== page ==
Geography of Vancouver, British Columbia

Vancouver, BC Skyline

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Vancouver is the largest city in the Canadian province of British Columbia and is the third-largest in Canada. As of 2006, Vancouver's population was 578,000 but its Census Metropolitan Area surpassed two million. Vancouver's residents (like those in many large Canadian cities) are ethnically diverse and over 50% are not native English speakers.


The City of Vancouver is located on the British Columbia's west coast, adjacent to the Strait of Georgia and across that waterway from Vancouver Island. It is also north of the Fraser River and lies mostly on the western part of the Burrard Peninsula. The city of Vancouver is well-known as one of the world's most "livable cities" but it is also one of the most expensive in Canada and North America. Vancouver has also hosted many international events and most recently, it has gained worldwide attention because it and nearby Whistler hosted the 2010 Winter Olympic Games.

What to Know About Vancouver

The following is a list of the most important things to know about Vancouver, British Columbia:

  1. The City of Vancouver is named after George Vancouver, a British captain who explored Burrard Inlet in 1792.
  2. Vancouver is one of Canada's youngest cities and the first European settlement was not until 1862 when McLeery's Farm was established on the Fraser River. It is believed, however, that aboriginal people lived in the Vancouver region from at least 8,000-10,000 years ago.
  3. Vancouver officially incorporated on April 6, 1886, after Canada's first transcontinental railroad reached the region. Shortly thereafter, nearly the entire city was destroyed when the Great Vancouver Fire broke out on June 13, 1886. The city quickly rebuilt though and by 1911, it had a population of 100,000.
  4. Today, Vancouver is one of the most densely populated cities in North America after New York City and San Francisco, California with around 13,817 people per square mile (5,335 people per sq km) as of 2006. This is a direct result of urban planning focused on high-rise residential and mixed-use development as opposed to urban sprawl. Vancouver's urban planning practice originated in the late 1950s and is known in the planning world as Vancouverism.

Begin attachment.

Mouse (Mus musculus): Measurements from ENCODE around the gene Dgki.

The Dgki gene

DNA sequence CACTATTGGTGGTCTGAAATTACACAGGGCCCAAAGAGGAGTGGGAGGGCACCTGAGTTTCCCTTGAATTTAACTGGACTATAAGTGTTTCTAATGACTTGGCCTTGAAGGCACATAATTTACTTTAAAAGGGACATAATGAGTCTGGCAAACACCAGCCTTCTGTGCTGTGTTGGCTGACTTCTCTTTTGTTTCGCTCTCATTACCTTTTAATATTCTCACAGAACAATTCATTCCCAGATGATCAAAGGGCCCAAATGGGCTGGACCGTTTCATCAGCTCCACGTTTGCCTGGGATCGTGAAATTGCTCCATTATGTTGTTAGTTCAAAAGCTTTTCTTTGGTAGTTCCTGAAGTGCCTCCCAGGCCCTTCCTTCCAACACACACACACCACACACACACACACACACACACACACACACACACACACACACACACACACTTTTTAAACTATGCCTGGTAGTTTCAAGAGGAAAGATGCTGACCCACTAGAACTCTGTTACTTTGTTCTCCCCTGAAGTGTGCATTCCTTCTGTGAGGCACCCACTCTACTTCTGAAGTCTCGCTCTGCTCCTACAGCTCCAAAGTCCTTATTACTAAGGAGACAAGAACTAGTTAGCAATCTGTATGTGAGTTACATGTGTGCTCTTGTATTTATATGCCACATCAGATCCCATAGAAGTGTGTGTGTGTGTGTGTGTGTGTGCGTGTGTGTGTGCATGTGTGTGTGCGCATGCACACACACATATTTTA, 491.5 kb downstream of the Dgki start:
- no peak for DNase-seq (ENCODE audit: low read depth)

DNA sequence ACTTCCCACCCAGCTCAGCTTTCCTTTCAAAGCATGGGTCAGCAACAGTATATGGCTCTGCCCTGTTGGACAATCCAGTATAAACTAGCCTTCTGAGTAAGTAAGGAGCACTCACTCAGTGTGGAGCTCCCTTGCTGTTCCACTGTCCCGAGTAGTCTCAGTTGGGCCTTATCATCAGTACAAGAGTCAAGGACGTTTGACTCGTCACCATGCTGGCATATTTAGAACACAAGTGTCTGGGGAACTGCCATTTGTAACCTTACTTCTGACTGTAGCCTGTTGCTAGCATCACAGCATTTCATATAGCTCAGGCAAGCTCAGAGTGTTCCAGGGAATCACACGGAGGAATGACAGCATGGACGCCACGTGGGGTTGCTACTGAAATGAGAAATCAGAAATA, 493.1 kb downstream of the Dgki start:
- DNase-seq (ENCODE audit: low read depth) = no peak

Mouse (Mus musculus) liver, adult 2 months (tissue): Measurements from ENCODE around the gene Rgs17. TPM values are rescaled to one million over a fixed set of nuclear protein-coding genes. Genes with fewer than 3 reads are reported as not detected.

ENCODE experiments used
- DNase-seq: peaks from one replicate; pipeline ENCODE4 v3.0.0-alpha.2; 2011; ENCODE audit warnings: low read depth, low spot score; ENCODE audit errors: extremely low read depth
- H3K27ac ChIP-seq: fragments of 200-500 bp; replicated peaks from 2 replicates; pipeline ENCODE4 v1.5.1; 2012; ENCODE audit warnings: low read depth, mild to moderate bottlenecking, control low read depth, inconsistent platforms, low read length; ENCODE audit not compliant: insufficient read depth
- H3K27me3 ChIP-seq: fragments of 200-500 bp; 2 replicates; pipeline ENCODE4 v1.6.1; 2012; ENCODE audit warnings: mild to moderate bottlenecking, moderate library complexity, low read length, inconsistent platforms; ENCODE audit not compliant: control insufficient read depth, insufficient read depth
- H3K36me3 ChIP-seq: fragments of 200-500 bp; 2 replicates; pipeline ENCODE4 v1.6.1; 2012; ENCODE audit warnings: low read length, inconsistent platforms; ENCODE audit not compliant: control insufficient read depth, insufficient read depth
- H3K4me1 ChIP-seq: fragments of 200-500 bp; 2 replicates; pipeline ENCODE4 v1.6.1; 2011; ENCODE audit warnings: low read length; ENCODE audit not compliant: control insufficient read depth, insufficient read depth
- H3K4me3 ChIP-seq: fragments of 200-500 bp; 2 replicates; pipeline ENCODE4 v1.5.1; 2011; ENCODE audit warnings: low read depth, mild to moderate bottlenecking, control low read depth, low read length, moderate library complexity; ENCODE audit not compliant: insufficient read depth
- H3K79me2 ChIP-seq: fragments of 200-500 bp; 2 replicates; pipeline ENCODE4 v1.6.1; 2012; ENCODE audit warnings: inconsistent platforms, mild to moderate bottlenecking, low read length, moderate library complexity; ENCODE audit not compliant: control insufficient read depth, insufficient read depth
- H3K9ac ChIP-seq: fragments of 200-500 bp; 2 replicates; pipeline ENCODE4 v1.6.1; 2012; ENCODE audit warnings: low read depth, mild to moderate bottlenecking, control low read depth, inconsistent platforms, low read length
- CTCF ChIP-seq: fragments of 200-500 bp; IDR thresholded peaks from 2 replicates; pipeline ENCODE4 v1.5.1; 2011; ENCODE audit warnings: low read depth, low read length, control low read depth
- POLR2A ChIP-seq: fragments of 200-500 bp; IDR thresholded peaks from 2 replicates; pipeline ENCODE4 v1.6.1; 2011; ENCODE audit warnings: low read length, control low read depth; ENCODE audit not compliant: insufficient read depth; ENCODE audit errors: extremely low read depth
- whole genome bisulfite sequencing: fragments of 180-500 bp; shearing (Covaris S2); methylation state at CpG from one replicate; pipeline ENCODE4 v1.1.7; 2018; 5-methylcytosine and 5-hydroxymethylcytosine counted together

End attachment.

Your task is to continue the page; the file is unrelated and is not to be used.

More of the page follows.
5. Because of Vancouverism and a lack of large amounts of urban sprawl as seen in other large North American cities, Vancouver has been able to maintain a large population and also a large amount of open space. Within this open land is Stanley Park, one of the largest urban parks in North America at around 1,001 acres (405 hectares).
  6. Vancouver's climate is considered oceanic or marine west coast and its summer months are dry. The average July high temperature is 71 F (21 C). Winters in Vancouver are usually rainy and the average low temperature in January is 33 F (0.5 C).
  7. The City of Vancouver has a total area of 44 square miles (114 sq km) and consists of both flat and hilly terrain. The North Shore Mountains are located near the city and dominate much of its cityscape, but on clear days, Mount Baker in Washington, Vancouver Island, and Bowen Island to the northeast can all be seen.

In the early days of its growth, Vancouver's economy was based around logging and sawmills which were established beginning in 1867. Although forestry is still Vancouver's largest industry today, the city is also home to the Port Metro Vancouver, which is the fourth-largest port based on the tonnage in North America. Vancouver's second largest industry is tourism because it is a well-known urban center worldwide.

What It's Known For

Vancouver is nicknamed Hollywood North because it is the third-largest film production center in North America following Los Angeles and New York City. The Vancouver International Film Festival takes place annually each September. Music and visual arts are also common in the city.

Vancouver also has another nickname of "city of neighborhoods" as much of it is divided into different and ethnically diverse neighborhoods. English, Scottish, and Irish people were Vancouver's largest ethnic groups in the past, but today, there is a large Chinese-speaking community in the city. Little Italy, Greektown, Japantown and the Punjabi Market are other ethnic neighborhoods in Vancouver.


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Briney, Amanda. "Geography of Vancouver, British Columbia." ThoughtCo, Sep. 8, 2021, Briney, Amanda. (2021, September 8). Geography of Vancouver, British Columbia. Retrieved from Briney, Amanda. "Geography of Vancouver, British Columbia." ThoughtCo. (accessed February 4, 2023).